In an opinion piece for the NYT, Australian physician Lisa Pryor wrote: “The question I have been asking myself is, what does it matter that I accept the science of climate change if I continue to live my life as if climate change were a hoax?”  Ensia asked experts for three criteria that are good starting places for separating legitimate climate plans from false and hollow claims.  JPMorgan Chase, the world’s largest financier of fossil fuels, has warned clients that the climate crisis threatens the survival of humanity and that the planet is on an unsustainable trajectory, according to a leaked report obtained by The Guardian.  At Rolling Stone, Bill McKibben had an article entitled “How JPMorgan Chase Became the Doomsday Bank.”

Climate and Climate Science

New research published in the journal Geophysical Research Letters says the world’s major wind-driven ocean currents are moving toward the poles, potentially depriving important coastal fishing waters of nutrients and raising the risk of sea level rise, extreme storms, and heatwaves for some adjacent land areas.  Climate change could add around $100 billion, or more than 20%, to the annual global cost of extreme weather events by 2040, Cambridge University said on Wednesday.

In a paper published in the journal Nature Climate Change, nearly two dozen Arctic experts described how over the last three years, Alaska’s northwestern coast has experienced a series of unusual climate-related changes.  In 2014-2016 unusual warming of the northern Pacific, referred to as “the Blob”, led to widespread die-offs of sea birds, whales, and other sea mammals.  Scientists are concerned there may be a repeat of the phenomenon this summer.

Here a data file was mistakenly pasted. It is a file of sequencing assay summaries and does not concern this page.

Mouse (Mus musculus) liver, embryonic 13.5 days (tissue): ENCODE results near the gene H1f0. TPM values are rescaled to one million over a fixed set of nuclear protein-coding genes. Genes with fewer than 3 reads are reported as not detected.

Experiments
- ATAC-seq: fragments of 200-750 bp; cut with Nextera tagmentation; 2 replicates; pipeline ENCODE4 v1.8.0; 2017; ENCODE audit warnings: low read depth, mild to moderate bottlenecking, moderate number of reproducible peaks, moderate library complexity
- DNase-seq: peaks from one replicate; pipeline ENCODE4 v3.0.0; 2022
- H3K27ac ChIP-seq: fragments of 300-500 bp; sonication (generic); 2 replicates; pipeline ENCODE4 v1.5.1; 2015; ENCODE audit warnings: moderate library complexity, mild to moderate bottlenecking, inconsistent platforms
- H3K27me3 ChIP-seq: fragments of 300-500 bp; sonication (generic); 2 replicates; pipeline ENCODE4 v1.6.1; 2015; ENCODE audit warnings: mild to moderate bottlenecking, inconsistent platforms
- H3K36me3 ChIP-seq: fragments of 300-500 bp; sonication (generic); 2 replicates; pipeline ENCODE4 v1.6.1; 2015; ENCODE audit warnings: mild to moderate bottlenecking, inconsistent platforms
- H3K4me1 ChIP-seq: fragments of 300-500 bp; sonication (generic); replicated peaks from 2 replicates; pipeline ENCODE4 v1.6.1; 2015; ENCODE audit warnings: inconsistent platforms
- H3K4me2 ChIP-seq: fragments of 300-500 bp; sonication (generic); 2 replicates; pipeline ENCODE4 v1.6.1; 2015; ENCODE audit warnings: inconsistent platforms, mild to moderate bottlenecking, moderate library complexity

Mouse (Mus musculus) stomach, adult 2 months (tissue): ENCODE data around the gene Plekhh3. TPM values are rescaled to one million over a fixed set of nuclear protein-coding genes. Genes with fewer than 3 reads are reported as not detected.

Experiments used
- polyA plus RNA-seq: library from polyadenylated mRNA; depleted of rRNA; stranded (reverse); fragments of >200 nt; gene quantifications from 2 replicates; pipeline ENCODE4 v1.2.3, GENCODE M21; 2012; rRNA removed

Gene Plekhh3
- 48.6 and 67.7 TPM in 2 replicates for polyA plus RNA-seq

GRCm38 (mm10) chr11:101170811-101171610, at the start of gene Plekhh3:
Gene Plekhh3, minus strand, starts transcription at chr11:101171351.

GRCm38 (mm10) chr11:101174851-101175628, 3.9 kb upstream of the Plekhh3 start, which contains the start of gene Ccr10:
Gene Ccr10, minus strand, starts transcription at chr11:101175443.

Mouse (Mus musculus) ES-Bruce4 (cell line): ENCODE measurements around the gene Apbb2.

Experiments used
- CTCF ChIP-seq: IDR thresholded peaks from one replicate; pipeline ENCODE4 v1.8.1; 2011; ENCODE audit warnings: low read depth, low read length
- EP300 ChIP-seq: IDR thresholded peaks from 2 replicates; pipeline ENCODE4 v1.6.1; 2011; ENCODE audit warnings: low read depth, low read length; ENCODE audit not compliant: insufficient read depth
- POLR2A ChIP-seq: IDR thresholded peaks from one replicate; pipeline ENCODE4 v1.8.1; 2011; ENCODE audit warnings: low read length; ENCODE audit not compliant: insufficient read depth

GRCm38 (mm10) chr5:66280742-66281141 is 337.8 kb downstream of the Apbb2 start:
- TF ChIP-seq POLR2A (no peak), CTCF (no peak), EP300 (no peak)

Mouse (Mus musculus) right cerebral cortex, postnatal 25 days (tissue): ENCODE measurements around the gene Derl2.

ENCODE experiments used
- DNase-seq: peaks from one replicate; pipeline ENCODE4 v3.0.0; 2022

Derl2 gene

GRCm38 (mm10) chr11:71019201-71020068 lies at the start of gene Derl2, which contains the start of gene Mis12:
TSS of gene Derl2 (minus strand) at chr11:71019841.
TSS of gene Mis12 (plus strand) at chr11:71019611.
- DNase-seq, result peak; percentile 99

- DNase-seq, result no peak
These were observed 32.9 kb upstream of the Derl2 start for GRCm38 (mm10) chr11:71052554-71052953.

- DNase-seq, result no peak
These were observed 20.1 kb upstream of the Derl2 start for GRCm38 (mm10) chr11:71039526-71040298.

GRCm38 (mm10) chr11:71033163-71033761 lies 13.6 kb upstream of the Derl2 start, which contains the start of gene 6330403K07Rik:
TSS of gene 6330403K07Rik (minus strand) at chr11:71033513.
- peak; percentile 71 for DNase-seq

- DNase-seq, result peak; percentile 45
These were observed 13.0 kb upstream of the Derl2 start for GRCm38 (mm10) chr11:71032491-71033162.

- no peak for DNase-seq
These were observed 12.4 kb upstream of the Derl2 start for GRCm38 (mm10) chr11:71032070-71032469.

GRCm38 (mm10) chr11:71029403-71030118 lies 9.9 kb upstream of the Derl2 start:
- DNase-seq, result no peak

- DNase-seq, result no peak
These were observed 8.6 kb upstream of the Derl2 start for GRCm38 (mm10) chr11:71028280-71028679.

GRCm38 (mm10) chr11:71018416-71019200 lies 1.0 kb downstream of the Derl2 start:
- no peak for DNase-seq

The Great Barrier Reef is still at risk of a widespread outbreak of coral bleaching despite a cyclone to the far west helping to temporarily cool stressed corals.  Climate scientists have concluded that the recent bushfires in Australia were more catastrophic than any simulation of our changing climate predicted.

Jeff Berardelli, a meteorologist with CBS news, has prepared an excellent piece entitled “10 common myths about climate change – and what science really says.”

Energy

Dominion Energy plans to deactivate its two coal‑fired units at the Chesterfield Power Station, and Birchwood Power Partners announced plans to close its King George facility.  The closures will take more than 1.2 GW of coal-fired energy offline.  The Virginia State Corporation Commission has approved three battery-storage pilot projects proposed by Dominion Energy.

Researchers from Carnegie Mellon, Princeton, and Stanford Universities released a comprehensive study on the environmental, social, and economic impacts of industrial fracking on the Appalachian Basin.  Their findings were summarized in Eos, a publication of the American Geophysical Union, a professional society.

Potpourri

Bill McKibben had a lengthy essay, “A Very Hot Year,” in The New York Review of Books.

A new book by Michael T. Klare, entitled All Hell Breaking Loose: The Pentagon’s Perspective on Climate Change looks at climate change from the perspective of people in the military.  Alex Ward interviewed the author for Vox.

Greta Thunberg’s mother, Malena Ernman, had an edited extract in The Guardian from the family’s new book Our House Is on Fire: Scenes of a Family and a Planet in Crisis, which focuses on Greta’s “transformation from bullied teenager to climate icon.”

Joy Loving edited this Roundup, which was prepared by Les Grady, a Rockingham County resident and Member of CAAV’s Steering Committee.

 


augusta free press news
augusta free press news
augusta free press news
 

Comments